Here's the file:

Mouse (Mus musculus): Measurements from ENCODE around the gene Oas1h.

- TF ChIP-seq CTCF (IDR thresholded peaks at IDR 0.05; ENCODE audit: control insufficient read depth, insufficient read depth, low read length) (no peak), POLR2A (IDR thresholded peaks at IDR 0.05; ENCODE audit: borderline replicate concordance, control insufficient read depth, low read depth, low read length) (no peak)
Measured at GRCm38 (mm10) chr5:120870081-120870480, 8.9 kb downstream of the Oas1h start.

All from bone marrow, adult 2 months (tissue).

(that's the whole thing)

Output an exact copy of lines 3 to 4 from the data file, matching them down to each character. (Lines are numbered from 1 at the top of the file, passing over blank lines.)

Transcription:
Measured at GRCm38 (mm10) chr5:120870081-120870480, 8.9 kb downstream of the Oas1h start.

All from bone marrow, adult 2 months (tissue).